China Leaps into Artificial Intelligence
Vol 11 Issue 6 Jan - Feb 2018
The rapid strides China has taken in developing its own indigenous Artificial Intelligence capabilities
Saturday, January 27, 2018
The MIT Technology Review announced five big predictions for artificial intelligence (AI) for 2017 and one among these is about the AI boom in China. The country has identified AI and machine learning as priority task for a wide range of applications, from ‘the anodyne to the dystopian’, including transforming the economy from manufacturing cheap goods to developing high technology equipment and systems for space programme, quantum computing, and underwater engineering. What we are witnessing in China is rapid advances in AI with dual-use applications being studied and developed in national laboratories, university, research institutions, innovation and incubation centers, private companies and entrepreneurs. According to Liu Lihua, Vice Minister of Industry and Information Technology, China has thus far applied for 15,745 AI patents and ranks second worldwide.
The 13th Five-Year Plan (2016- 2020) calls for innovations in AI which has been characterized as “China Brain Plan”. An “Artificial Intelligence 2.0 Plan,” conceptualized by the Chinese Academy of Engineering has accorded priority to big data, intelligent sensing, cognitive computing, machine learning, and swarm intelligence. Premier Li Keqiang, has noted that China “now stands at the same starting line with the developed countries in information and especially in the Internet and even has more advantages than them in some aspects,’’ and the new Chinese ‘Internet Plus’ strategy which will act as the new driving force for economic development. The Chinese national AI development plan will see an investment of nearly US $22.15 billion over the next three years and US $59.07 billion by 2025 making China a major player in AI.
AI in China is led by Baidu, an internet giant, Alibaba, a major marketing company, and Tencent developer of the mobile app WeChat, a Facebook competitor. Among these, Baidu was the first to venture into AI related research based on Duer, a system used in home devices and driverless cars. According to Zhang Yaqin, President of Baidu, “AI has become a key driving force behind Chinese companies. In the AI era, China can innovate not only in products, but also in technologies,” At the heart of AI is data and LiKaifu, chairman and CEO of Sinovation Ventures, a venture capital company to create successful Chinese start-ups has stated that China has a “huge database” and by 2020, “China will hold 20 percent of the global data, which is expected to reach 44 trillion gigabytes”.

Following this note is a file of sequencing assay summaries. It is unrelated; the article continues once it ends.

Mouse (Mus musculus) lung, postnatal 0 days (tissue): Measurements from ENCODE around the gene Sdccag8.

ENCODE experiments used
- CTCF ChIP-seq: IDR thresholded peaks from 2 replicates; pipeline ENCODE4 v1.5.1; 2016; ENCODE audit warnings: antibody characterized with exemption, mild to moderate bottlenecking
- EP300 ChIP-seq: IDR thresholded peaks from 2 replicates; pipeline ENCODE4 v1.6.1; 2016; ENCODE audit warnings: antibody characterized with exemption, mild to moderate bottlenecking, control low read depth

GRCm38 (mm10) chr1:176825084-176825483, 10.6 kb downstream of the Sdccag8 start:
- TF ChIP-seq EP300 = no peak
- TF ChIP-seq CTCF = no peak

There are also a number of military spinoffs of AI which the Chinese are keen to harness for national security. In 2016, an official of the China Aerospace and Industry Corp observed that his country was planning to develop cruise missiles that will have “very high level of Artificial Intelligence and automation,” and will allow users to “control them in real time, or to use a fire-and-forget mode, or even to add more tasks to missiles in-flight.” In November 2017, the People’s Liberation Army (PLA) Rocket Force carried conducted two successful test firings of DF-17 “hypersonic” ballistic missile. This “hypersonic glide vehicle” or HGV is an “unmanned, rocket-launched, maneuverable aircraft that glides and skips” and is expected to be operational by 2020.
In the maritime domain, Artificial Intelligence for underwater operations is a game changer. It allows autonomous underwater drones, sea gliders or the Chinese Type 12 Haiyi (Sea Wing) autonomous underwater vehicles to monitor marine environment as also track living and nonliving activity under the sea. The Chinese were unnerved after a PLA Navy ship retrieved and confiscated a US Navy underwater drone that is capable of sustained underwater operations up to five months. China is making impressive progress in its underwater defenses and plans to invest US $ 290 million on seabed observation systems to be deployed in the western Pacific Ocean. This underwater network of sensors will be capable of obtaining real-time information about bathymetric conditions and seabed activities that are critical for US submarine detection which is known to be forward deployed in the Pacific Ocean.
It is well known that the Chinese are adept at offensive cyber warfare and have successfully hacked into a number of sensitive military data networks of the US. China has now successfully hardened its cyber defenses to enhance own data security by developing next-generation internet communications which is “unhackable”. The quantum communication and cryptography network is protected against security breaches and hacks, and is effective up to 400 kilometers. Although experts believe that various devices in these network can still be hacked, China is surely ‘leaving the West behind in pursuit of this technology’ and an official of the Jinan Institute of Quantum Technology stated, “We plan to use the [Jinan] network for national [defense], finance, and other fields, and hope to spread it out as a pilot that if successful, can be used across China and the whole world.”